As district school closures enter their 11th month, many parents are frustrated and angry. They may see private schools that have been open for in-person learning since the start of the academic year and wonder why their own children are forced to endure remote schooling indefinitely. They may ask why in some parts of the country district schools have been open for in-person learning for months.
To a large degree, the answer lies in the power and influence of local teachers unions to determine whether or not schools reopen for in-person classes.
As a case in point, district schools in Montclair, New Jersey, located just outside of New York City, have been closed for in-person learning since the spring and may remain closed until next year as recent negotiations with the area’s powerful teachers union broke down. The Montclair Education Association demanded additional school funding and costly safety measures before they would agree even to a hybrid model of reopening, with part-time student attendance. A representative from the statewide New Jersey teachers union, which supports the Montclair union’s actions, told the New York Times that everyone should accept “interruptions in learning for maybe another year.”
When the Montclair School District ordered teachers to return for classes late last month, the teachers union pressured their members not to go to work, causing the school district to cancel its reopening plans. Earlier this week, the school district announced that it is suing the teachers union over its practices.
A similar story has emerged in Chicago, where in-person schooling plans continue to be delayed this week due to the Chicago Teachers Union blocking the reopening. According to the Chicago Tribune, Chicago Mayor Lori Lightfoot had expected district schools to reopen on Monday for the 60,000 elementary school students who had registered to return for in-person classes, but the mayor had to cancel these plans when the teachers union resisted.
The Chicago Teachers Union made headlines in December when it tweeted that the “push to reopen schools is rooted in sexism, racism, and misogyny.” The union later deleted the tweet, but it wasn’t the first time the Chicago Teachers Union raised eyebrows on social media. In August, the union responded to a video of a faux guillotine placed in front of Amazon founder and CEO, Jeff Bezos’s, house, tweeting: “We are completely frightened by, completely impressed by and completely in support of wherever this is headed. #Solidarity.”
In San Francisco, the teachers union is demanding, among other things, lids on all school toilets as a condition of reopening, even though no COVID cases have been linked to toilets. These actions suggest that science isn’t always the driving force behind union demands.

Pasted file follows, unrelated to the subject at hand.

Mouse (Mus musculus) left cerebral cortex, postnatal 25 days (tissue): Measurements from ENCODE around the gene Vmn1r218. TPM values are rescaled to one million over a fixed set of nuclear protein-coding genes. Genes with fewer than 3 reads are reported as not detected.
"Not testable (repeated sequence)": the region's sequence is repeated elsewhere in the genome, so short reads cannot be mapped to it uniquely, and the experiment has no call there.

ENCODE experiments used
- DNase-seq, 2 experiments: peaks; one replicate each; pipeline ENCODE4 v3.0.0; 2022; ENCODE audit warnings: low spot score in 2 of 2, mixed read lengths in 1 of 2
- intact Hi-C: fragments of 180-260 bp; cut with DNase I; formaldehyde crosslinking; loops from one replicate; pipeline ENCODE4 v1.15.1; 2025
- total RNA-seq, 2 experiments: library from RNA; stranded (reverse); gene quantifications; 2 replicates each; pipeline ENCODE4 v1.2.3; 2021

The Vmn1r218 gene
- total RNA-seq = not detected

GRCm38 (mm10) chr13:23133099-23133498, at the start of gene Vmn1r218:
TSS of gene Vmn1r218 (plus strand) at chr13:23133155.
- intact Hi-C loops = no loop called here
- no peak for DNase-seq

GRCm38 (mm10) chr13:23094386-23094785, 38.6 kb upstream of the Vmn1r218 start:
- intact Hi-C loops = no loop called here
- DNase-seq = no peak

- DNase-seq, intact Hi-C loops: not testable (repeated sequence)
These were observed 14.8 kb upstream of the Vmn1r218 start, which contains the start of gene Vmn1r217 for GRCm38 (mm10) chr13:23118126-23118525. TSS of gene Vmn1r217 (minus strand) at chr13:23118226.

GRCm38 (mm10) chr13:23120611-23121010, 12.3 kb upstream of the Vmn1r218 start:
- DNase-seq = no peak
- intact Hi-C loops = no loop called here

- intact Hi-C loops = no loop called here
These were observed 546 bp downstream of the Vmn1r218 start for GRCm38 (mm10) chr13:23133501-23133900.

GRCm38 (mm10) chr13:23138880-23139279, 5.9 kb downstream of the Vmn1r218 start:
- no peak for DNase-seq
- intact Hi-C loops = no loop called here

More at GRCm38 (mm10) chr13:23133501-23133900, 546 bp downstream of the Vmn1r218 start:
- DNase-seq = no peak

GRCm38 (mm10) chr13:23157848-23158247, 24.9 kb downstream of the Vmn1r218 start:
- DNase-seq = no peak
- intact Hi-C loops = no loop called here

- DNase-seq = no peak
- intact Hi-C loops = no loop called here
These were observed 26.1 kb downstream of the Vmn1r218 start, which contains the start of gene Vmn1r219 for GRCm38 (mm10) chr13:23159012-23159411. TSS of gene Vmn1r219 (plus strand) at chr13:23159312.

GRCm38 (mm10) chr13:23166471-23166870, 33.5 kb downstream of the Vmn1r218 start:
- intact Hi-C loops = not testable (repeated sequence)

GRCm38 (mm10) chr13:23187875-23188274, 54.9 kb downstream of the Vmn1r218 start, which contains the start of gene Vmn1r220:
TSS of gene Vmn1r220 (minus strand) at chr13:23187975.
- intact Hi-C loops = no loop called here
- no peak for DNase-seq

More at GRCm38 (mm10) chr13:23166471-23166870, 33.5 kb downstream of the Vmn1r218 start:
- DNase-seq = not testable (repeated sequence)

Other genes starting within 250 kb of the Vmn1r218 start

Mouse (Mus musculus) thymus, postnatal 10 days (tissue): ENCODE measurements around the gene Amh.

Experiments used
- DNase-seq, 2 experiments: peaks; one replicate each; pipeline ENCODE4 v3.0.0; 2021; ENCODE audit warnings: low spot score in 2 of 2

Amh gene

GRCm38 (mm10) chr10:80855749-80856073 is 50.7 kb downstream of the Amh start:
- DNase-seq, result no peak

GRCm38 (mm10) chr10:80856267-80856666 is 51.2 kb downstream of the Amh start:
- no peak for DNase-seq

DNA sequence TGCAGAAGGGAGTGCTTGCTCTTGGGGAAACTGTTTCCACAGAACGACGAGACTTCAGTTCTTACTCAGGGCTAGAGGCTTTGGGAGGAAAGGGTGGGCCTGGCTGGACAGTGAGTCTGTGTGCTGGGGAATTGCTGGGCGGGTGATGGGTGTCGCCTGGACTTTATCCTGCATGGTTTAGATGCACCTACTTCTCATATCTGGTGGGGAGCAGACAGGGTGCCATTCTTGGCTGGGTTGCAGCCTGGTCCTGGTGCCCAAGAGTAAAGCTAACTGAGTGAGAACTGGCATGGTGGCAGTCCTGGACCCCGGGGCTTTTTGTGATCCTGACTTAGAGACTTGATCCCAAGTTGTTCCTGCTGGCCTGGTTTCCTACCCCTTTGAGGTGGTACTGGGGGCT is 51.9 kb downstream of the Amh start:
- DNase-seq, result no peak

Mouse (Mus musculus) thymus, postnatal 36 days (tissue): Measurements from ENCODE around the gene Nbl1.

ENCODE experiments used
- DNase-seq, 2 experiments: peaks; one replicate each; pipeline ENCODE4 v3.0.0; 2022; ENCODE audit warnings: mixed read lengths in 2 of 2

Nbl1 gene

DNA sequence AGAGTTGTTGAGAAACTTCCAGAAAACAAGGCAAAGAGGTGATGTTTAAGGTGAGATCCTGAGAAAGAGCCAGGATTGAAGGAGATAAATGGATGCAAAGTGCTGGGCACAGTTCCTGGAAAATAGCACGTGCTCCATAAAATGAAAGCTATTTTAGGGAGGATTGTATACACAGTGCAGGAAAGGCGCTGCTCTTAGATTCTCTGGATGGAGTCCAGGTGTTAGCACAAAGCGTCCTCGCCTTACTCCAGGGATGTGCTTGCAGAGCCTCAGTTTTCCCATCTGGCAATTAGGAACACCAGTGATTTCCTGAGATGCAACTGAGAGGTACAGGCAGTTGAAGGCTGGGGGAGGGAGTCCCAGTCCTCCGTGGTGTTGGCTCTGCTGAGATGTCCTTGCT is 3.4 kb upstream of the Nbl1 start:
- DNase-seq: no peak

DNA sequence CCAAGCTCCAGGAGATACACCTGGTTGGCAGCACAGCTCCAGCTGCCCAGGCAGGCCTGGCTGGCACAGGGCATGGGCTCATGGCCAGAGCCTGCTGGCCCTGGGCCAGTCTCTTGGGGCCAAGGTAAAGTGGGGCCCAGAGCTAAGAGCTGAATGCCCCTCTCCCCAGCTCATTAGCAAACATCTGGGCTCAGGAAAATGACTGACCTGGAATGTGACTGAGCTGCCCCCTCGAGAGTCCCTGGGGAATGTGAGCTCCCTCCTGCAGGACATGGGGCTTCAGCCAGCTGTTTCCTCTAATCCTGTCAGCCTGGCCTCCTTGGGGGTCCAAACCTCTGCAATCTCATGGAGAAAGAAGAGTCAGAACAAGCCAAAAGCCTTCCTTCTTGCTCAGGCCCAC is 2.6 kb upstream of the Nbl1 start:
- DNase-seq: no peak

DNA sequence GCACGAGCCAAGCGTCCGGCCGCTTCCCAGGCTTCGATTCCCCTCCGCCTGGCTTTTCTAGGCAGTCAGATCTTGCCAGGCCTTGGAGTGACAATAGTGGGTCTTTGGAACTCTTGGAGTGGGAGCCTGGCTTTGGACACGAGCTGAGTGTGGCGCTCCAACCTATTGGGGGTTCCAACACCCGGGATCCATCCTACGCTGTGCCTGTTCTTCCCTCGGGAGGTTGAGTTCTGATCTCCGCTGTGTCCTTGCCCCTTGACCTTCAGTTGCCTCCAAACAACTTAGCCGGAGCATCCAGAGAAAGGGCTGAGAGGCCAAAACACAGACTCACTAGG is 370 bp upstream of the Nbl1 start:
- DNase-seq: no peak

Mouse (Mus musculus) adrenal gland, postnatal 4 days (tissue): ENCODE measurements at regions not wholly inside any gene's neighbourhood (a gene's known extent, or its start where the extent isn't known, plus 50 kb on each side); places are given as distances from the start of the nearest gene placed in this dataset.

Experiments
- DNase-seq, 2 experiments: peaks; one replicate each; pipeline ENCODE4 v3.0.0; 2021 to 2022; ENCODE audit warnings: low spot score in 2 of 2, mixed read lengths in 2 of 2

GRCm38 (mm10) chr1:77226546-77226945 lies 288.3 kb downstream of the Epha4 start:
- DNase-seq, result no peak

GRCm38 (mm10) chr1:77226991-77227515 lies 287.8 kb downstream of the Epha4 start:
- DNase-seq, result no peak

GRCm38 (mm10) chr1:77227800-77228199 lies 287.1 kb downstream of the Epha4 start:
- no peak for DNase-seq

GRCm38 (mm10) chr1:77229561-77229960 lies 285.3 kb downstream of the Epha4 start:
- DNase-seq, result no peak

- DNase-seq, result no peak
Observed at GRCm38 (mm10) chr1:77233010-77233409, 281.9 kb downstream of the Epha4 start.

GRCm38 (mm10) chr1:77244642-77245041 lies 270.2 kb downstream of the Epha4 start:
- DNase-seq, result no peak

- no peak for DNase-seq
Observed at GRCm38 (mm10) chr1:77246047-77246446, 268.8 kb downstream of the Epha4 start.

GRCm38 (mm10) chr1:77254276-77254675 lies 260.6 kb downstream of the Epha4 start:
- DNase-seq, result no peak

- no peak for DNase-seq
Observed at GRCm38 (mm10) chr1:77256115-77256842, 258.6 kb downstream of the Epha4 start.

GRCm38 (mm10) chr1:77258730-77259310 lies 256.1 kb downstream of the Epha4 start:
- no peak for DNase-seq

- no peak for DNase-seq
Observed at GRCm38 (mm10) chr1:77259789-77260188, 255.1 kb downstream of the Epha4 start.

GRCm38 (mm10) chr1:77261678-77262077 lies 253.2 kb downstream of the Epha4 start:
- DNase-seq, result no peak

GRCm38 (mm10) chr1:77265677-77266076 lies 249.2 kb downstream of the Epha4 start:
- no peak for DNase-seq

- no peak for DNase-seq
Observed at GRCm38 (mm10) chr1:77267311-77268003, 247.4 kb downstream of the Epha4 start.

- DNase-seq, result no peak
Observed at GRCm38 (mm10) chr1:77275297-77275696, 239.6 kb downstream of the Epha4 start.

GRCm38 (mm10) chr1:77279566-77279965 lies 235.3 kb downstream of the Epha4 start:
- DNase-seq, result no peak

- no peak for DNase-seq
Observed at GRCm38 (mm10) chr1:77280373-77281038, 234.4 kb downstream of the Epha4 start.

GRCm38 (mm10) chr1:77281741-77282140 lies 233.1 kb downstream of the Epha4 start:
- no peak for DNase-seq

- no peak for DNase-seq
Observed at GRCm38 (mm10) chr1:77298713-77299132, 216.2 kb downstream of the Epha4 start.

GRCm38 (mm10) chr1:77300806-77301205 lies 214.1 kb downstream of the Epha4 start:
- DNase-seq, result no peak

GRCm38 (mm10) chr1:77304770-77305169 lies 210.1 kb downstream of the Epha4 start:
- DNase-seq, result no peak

TEACHER UNION CLOUT DETERMINES REOPENINGS
According to data analyzed by Education Next, more than half of all US students are fully remote this year, and only about one-quarter are fully in-person, with the remaining students in some type of hybrid setup. Millions of schoolchildren haven’t been inside a classroom since last March. It’s becoming increasingly clear that the remote schooling experience has led to dismal results for many students, yet their schools remain closed despite research showing that schools aren’t super-spreaders and that they can reopen safely for students and teachers alike. The US has been alone in its widespread and ongoing school closures. Why is this?
The correlation between ongoing school closures and local teacher union influence is hard to ignore. Research by Corey DeAngelis of the Reason Foundation and Christos Makridis of Arizona State University revealed that schools were likely to remain closed for in-person learning in areas where teacher unions are particularly powerful. In fact, continued school closures were unrelated to COVID-19 risk in terms of cases and deaths in the school district’s county. They concluded that “reopening decisions have more to do with influence from teachers’ unions than safety concerns.”
Another paper by researchers at Brown University found a similar correlation between teacher union strength and school reopening plans.
Like any government-sector labor union, teachers unions are primarily concerned with protecting the jobs of their members while securing higher pay and benefits. But by pushing hard to keep schools closed, they may be accelerating their own demise and turning parents and taxpayers steadily away from public schools.